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Additional information

Weight 1030 g
Dimensions 25 × 4.5 × 25 cm
Artist Formation

Group / Band

Decade

80's

Gender

Male

Nationality

English, Irish

Reviews

There are no reviews yet.

Only logged in customers who have purchased this product may leave a review.

Description

Description

Additional information about this The Pogues and The Dubliners vinyl art.

The Pogues & The Dubliners – The Artist

The Pogues were an Irish-British Celtic punk band formed in 1982 and fronted by Shane MacGowan. The band was founded in Kings Cross, London, as Pogue Mahone—the anglicisation of the Irish Gaelic póg mo thóin, meaning “kiss my arse”. The band reached international prominence in the 1980s and early 1990s, recording several hit albums and singles. MacGowan left the band in 1991 due to drinking problems but the band continued first with Joe Strummer and then with Spider Stacy on vocals before breaking up in 1996. The Pogues reformed in late 2001, and played regularly across the UK and Ireland and on the US East Coast, until dissolving again in 2014. The group did not record any new material during this second incarnation. 

The Dubliners were an Irish folk band founded in Dublin in 1962 as The Ronnie Drew Ballad Group, named after its founding member; they subsequently renamed themselves The Dubliners. The line-up saw many changes in personnel over their fifty-year career, but the group’s success was centred on lead singers Luke Kelly and Ronnie Drew. The band garnered international success with their lively Irish folk songs, traditional street ballads and instrumentals. The band were regulars on the folk scenes in both Dublin and London in the early 1960s.

The Irish Rover – The Song

The Irish Rover is an Irish folk song performed by The Pogues And The Dubliners. The song is about a magnificent though improbable sailing ship that reaches an unfortunate end. It has been recorded by numerous artists, some of whom have made changes to the lyrics over time. “The Irish Rover” is one of the most popular Irish-Gaelic Scottish country dances and is set to the music of the song. The song describes a gigantic ship with “twenty-three masts” (versions by The Dubliners and The Pogues claim twenty-seven), a colourful crew and varied types of cargo in enormous amounts. The verses grow successively more extravagant about the wonders of the great ship. The seven-year voyage comes to a disastrous end when the ship sinks. The narrator becomes the only survivor, “the last of the Irish Rover,” leaving no one else alive to contradict the tale.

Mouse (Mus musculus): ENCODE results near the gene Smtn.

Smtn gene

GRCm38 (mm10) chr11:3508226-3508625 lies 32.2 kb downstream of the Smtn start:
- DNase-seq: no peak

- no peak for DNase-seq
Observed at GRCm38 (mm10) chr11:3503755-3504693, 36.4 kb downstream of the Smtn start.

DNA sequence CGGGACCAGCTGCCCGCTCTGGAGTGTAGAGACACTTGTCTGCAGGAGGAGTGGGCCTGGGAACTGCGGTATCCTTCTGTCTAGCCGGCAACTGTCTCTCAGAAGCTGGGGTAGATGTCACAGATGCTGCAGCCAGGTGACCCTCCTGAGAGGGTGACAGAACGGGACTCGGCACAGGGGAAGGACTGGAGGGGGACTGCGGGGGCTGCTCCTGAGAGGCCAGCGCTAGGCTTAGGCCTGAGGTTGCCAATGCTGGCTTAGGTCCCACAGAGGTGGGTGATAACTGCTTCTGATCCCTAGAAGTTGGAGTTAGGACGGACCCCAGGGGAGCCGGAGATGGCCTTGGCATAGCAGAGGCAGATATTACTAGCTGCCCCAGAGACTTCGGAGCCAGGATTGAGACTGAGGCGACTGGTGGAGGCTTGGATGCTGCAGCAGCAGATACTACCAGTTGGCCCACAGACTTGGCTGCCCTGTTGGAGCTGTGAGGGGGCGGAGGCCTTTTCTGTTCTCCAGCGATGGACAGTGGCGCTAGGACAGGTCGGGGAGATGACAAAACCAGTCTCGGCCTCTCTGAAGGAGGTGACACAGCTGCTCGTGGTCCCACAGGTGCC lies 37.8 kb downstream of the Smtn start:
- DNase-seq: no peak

The Sailing Ship – The Shape

This record has been crafted into the silhouette of a vintage sailing ship. A sailing ship is a sea-going vessel that uses sails mounted on masts to harness the power of wind and propel the vessel. There is a variety of sail plans that propel sailing ships, employing square-rigged or fore-and-aft sails. Some ships carry square sails on each mast—the brig and full-rigged ship, said to be “ship-rigged” when there are three or more masts. Others carry only fore-and-aft sails on each mast—schooners. Still others employ a combination of square and fore-and-aft sails, including the barque, barquentine, and brigantine.

Need Help?  Contact Us

Additional information

Weight 1030 g
Dimensions 25 × 4.5 × 25 cm
Artist Formation

Group / Band

Decade

80's

Gender

Male

Nationality

English, Irish

Reviews

There are no reviews yet.

Only logged in customers who have purchased this product may leave a review.